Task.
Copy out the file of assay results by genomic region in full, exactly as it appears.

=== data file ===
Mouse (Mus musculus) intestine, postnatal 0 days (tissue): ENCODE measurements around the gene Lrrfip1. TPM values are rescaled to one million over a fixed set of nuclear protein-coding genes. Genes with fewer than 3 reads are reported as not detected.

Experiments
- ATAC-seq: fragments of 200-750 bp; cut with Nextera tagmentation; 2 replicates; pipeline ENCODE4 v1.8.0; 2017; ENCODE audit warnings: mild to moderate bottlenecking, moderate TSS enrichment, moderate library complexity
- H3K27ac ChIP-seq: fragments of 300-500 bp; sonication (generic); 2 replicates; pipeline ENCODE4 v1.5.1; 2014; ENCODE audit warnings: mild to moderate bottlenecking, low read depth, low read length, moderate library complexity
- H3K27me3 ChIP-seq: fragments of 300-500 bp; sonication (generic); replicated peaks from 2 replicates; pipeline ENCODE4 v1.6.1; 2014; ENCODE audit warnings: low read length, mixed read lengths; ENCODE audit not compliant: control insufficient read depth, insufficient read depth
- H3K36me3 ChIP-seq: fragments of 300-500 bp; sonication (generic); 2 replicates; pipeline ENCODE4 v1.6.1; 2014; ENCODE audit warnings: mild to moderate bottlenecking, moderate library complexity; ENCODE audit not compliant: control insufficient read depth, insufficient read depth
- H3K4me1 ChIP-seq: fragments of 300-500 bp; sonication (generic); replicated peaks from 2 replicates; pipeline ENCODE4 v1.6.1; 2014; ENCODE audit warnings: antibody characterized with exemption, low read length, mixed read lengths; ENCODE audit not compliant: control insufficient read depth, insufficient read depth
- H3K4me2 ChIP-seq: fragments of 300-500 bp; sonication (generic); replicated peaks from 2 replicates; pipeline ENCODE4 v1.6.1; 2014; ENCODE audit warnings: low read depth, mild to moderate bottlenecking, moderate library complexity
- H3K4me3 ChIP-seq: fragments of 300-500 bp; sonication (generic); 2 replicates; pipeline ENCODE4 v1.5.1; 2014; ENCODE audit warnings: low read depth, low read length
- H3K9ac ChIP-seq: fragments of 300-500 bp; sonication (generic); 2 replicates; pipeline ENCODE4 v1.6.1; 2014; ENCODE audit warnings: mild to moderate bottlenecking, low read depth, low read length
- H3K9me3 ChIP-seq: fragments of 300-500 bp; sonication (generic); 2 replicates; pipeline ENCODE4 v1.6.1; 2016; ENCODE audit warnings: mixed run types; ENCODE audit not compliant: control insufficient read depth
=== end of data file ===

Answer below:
Mouse (Mus musculus) intestine, postnatal 0 days (tissue): ENCODE measurements around the gene Lrrfip1. TPM values are rescaled to one million over a fixed set of nuclear protein-coding genes. Genes with fewer than 3 reads are reported as not detected.

Experiments
- ATAC-seq: fragments of 200-750 bp; cut with Nextera tagmentation; 2 replicates; pipeline ENCODE4 v1.8.0; 2017; ENCODE audit warnings: mild to moderate bottlenecking, moderate TSS enrichment, moderate library complexity
- H3K27ac ChIP-seq: fragments of 300-500 bp; sonication (generic); 2 replicates; pipeline ENCODE4 v1.5.1; 2014; ENCODE audit warnings: mild to moderate bottlenecking, low read depth, low read length, moderate library complexity
- H3K27me3 ChIP-seq: fragments of 300-500 bp; sonication (generic); replicated peaks from 2 replicates; pipeline ENCODE4 v1.6.1; 2014; ENCODE audit warnings: low read length, mixed read lengths; ENCODE audit not compliant: control insufficient read depth, insufficient read depth
- H3K36me3 ChIP-seq: fragments of 300-500 bp; sonication (generic); 2 replicates; pipeline ENCODE4 v1.6.1; 2014; ENCODE audit warnings: mild to moderate bottlenecking, moderate library complexity; ENCODE audit not compliant: control insufficient read depth, insufficient read depth
- H3K4me1 ChIP-seq: fragments of 300-500 bp; sonication (generic); replicated peaks from 2 replicates; pipeline ENCODE4 v1.6.1; 2014; ENCODE audit warnings: antibody characterized with exemption, low read length, mixed read lengths; ENCODE audit not compliant: control insufficient read depth, insufficient read depth
- H3K4me2 ChIP-seq: fragments of 300-500 bp; sonication (generic); replicated peaks from 2 replicates; pipeline ENCODE4 v1.6.1; 2014; ENCODE audit warnings: low read depth, mild to moderate bottlenecking, moderate library complexity
- H3K4me3 ChIP-seq: fragments of 300-500 bp; sonication (generic); 2 replicates; pipeline ENCODE4 v1.5.1; 2014; ENCODE audit warnings: low read depth, low read length
- H3K9ac ChIP-seq: fragments of 300-500 bp; sonication (generic); 2 replicates; pipeline ENCODE4 v1.6.1; 2014; ENCODE audit warnings: mild to moderate bottlenecking, low read depth, low read length
- H3K9me3 ChIP-seq: fragments of 300-500 bp; sonication (generic); 2 replicates; pipeline ENCODE4 v1.6.1; 2016; ENCODE audit warnings: mixed run types; ENCODE audit not compliant: control insufficient read depth